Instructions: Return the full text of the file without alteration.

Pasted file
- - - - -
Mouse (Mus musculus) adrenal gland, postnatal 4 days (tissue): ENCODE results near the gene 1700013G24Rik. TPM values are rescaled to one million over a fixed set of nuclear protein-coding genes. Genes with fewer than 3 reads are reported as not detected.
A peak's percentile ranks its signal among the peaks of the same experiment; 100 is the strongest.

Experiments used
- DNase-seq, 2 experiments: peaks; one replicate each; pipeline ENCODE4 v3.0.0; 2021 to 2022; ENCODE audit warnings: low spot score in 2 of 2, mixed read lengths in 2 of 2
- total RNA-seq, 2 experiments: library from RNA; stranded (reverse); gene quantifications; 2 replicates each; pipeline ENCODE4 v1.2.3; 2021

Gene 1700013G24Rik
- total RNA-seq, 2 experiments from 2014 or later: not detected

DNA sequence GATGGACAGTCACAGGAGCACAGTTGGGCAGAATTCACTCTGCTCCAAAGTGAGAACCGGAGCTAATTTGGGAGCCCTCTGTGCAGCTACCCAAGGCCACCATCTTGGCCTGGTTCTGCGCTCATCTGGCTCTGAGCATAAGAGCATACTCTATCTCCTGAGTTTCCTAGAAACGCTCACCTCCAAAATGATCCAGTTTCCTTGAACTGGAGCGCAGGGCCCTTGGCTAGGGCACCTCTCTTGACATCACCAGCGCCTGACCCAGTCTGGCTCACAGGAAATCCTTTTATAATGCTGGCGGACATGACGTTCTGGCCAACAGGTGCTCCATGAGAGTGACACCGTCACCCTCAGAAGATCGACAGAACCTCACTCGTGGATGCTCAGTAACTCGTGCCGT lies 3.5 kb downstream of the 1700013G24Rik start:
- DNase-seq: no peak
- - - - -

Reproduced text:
Mouse (Mus musculus) adrenal gland, postnatal 4 days (tissue): ENCODE results near the gene 1700013G24Rik. TPM values are rescaled to one million over a fixed set of nuclear protein-coding genes. Genes with fewer than 3 reads are reported as not detected.
A peak's percentile ranks its signal among the peaks of the same experiment; 100 is the strongest.

Experiments used
- DNase-seq, 2 experiments: peaks; one replicate each; pipeline ENCODE4 v3.0.0; 2021 to 2022; ENCODE audit warnings: low spot score in 2 of 2, mixed read lengths in 2 of 2
- total RNA-seq, 2 experiments: library from RNA; stranded (reverse); gene quantifications; 2 replicates each; pipeline ENCODE4 v1.2.3; 2021

Gene 1700013G24Rik
- total RNA-seq, 2 experiments from 2014 or later: not detected

DNA sequence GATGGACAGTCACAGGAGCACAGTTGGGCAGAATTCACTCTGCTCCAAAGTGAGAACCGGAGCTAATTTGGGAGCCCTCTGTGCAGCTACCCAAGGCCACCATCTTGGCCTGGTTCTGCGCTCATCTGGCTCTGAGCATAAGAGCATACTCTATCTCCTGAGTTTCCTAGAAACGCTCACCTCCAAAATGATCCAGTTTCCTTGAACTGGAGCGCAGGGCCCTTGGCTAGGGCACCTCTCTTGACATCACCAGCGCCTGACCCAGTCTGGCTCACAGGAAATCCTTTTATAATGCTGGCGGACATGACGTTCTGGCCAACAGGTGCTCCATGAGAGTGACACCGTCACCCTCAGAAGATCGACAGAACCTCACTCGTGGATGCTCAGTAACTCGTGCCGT lies 3.5 kb downstream of the 1700013G24Rik start:
- DNase-seq: no peak